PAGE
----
What Tony hadn't mentioned was the water pump fitted to that slant four and V8 was very weak at pumping water around the engine. You could have a radiator the size of a battleship and it still wouldn't make a jot of difference. The only sensible prevention was to flush the coolant on a regular basis and keep an eye on the hoses.

    I never had a coolant issue with any of my Dollies. Never upgraded the rad either.
     
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  18. plasticpenguin

    plasticpenguin Active Member

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    014 (800x600) - Copy.jpg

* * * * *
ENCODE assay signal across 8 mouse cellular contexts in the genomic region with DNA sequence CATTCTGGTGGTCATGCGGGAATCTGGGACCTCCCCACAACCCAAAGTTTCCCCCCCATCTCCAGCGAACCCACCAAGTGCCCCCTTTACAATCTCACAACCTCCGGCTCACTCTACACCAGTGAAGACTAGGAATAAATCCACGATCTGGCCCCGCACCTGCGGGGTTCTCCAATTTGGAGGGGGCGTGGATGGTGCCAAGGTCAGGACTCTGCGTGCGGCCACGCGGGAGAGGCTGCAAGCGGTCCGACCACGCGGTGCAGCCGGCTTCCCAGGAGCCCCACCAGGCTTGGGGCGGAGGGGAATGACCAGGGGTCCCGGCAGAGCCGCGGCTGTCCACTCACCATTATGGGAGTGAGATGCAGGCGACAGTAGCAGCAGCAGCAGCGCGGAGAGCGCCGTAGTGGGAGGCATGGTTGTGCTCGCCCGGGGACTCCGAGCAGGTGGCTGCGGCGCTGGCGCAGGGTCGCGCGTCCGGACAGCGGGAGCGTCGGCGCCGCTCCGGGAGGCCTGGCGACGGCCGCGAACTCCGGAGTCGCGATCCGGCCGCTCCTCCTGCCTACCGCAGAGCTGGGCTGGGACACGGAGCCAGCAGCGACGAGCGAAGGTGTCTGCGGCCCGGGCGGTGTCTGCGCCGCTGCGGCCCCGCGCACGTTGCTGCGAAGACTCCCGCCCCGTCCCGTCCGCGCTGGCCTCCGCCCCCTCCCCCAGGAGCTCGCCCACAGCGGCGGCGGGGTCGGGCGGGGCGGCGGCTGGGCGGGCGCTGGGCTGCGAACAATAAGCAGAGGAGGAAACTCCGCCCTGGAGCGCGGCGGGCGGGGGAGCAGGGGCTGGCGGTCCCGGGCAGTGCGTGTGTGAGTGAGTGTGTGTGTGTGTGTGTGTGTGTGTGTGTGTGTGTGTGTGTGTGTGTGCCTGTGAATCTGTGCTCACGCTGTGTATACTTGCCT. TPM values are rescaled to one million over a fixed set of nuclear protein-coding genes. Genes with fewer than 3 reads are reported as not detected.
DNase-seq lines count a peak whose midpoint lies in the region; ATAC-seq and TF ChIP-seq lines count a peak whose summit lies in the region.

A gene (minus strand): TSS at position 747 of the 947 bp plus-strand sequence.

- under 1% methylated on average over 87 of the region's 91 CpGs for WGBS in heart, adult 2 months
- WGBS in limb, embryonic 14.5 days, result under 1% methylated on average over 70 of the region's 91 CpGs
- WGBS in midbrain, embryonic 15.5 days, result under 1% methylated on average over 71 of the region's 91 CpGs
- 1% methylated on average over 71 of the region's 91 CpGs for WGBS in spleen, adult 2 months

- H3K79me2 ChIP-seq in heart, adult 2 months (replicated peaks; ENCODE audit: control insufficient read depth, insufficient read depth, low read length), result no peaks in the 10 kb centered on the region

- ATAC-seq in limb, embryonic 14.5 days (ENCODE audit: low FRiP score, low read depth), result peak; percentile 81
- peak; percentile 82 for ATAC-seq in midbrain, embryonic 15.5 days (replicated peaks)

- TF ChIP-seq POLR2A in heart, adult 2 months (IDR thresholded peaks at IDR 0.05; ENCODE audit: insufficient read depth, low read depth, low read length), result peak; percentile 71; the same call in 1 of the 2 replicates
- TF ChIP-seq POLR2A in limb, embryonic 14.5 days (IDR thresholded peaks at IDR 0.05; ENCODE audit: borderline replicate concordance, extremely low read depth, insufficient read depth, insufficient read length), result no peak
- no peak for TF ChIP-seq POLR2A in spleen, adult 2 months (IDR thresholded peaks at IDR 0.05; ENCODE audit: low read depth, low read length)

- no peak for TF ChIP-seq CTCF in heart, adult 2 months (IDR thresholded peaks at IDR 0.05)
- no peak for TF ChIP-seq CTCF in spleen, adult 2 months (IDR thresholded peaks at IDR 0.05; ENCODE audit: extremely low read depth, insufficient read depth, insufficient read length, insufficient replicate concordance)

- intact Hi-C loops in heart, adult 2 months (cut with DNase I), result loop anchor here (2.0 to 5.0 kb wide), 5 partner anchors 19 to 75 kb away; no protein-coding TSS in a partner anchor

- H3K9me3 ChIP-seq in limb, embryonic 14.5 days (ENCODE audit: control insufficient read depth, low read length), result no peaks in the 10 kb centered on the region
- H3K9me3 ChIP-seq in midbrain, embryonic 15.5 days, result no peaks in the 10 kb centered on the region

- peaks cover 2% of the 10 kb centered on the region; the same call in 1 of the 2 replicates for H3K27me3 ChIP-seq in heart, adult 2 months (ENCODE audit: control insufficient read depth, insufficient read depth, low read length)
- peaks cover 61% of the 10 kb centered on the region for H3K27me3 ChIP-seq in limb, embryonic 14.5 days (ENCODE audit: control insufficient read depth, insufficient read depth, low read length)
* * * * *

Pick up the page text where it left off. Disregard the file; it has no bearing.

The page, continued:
According to Alfa fraternity the JTS was the poor relation to the earlier Twin Sparks. Have say to my JTS is a cracker, hasn't missed a beat since buying it in March 2017. I've owned both and the JTS is the best car yet.

    020 (800x600).jpg

    The only thing my car lacks is a leather interior. Hey-ho.
     

    Attached Files:

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  19. plasticpenguin

    plasticpenguin Active Member

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    My previous Alfas.

    Purchased in 2006, the picture was taken in 2009 on the Isle of Wight. It was the same week as Michael Jackson sadly passed away.
    The next outside our bungalow in 2010. It's a Lusso version.

    The Green one is a Veloce taken in 2014. Both were 1.8 Twin Sparks
     

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  20. plasticpenguin

    plasticpenguin Active Member

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    Would like opinion of you guys and gals.